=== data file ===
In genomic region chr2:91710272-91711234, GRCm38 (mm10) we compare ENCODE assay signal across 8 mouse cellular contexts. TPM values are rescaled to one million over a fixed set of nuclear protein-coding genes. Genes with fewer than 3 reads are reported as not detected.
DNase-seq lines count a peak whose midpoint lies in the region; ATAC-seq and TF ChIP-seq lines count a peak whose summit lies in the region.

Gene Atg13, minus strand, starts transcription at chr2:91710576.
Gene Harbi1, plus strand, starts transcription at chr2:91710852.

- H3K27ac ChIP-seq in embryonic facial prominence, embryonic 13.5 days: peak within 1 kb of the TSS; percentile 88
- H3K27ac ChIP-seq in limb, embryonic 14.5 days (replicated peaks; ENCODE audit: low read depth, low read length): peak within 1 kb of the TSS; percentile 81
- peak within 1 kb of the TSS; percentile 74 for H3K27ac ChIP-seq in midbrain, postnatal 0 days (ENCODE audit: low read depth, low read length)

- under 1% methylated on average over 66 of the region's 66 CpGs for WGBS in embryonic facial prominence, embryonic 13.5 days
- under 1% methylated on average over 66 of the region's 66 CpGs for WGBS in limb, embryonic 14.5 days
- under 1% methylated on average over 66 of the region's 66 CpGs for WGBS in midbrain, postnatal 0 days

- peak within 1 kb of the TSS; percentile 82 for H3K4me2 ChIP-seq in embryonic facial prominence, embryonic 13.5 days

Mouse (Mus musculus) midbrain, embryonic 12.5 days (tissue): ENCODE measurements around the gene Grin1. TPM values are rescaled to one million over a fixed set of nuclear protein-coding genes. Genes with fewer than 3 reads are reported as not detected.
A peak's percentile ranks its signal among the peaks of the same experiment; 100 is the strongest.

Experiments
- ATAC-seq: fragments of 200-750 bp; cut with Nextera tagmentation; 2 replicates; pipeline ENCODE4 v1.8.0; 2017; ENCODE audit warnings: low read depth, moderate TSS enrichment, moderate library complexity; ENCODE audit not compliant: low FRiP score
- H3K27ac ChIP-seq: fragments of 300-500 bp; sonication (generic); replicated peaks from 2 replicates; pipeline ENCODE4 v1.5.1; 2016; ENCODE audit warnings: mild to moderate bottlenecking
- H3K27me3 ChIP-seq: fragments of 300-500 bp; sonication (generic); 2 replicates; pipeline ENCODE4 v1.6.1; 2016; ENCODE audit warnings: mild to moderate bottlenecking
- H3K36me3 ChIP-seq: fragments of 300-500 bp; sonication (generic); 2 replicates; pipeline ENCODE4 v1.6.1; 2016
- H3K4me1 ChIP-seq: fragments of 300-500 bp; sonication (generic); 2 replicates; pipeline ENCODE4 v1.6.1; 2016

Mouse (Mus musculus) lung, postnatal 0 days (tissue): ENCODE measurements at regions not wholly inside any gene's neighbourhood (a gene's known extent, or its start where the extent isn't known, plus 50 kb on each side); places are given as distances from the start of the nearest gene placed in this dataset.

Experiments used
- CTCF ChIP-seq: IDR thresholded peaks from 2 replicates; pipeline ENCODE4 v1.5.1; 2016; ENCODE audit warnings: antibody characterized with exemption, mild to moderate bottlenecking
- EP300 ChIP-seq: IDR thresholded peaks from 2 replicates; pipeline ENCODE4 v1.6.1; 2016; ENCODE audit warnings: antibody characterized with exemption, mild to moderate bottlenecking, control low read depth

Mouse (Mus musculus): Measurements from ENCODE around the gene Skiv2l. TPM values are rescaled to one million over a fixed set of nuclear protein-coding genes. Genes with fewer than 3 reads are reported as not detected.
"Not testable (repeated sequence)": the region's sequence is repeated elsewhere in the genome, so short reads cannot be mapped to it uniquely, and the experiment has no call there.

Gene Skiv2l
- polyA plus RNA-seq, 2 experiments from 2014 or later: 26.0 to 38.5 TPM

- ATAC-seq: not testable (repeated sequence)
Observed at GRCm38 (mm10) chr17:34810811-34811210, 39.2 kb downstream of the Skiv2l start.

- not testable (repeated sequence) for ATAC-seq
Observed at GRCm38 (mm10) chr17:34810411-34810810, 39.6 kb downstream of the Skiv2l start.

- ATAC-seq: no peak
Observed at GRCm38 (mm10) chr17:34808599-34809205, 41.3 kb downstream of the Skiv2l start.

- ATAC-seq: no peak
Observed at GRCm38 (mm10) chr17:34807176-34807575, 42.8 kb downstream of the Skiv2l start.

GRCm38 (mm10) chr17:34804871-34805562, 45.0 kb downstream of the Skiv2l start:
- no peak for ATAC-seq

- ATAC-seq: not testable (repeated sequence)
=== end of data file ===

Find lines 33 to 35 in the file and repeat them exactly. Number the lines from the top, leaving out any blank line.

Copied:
Observed at GRCm38 (mm10) chr17:34808599-34809205, 41.3 kb downstream of the Skiv2l start.

- ATAC-seq: no peak
Observed at GRCm38 (mm10) chr17:34807176-34807575, 42.8 kb downstream of the Skiv2l start.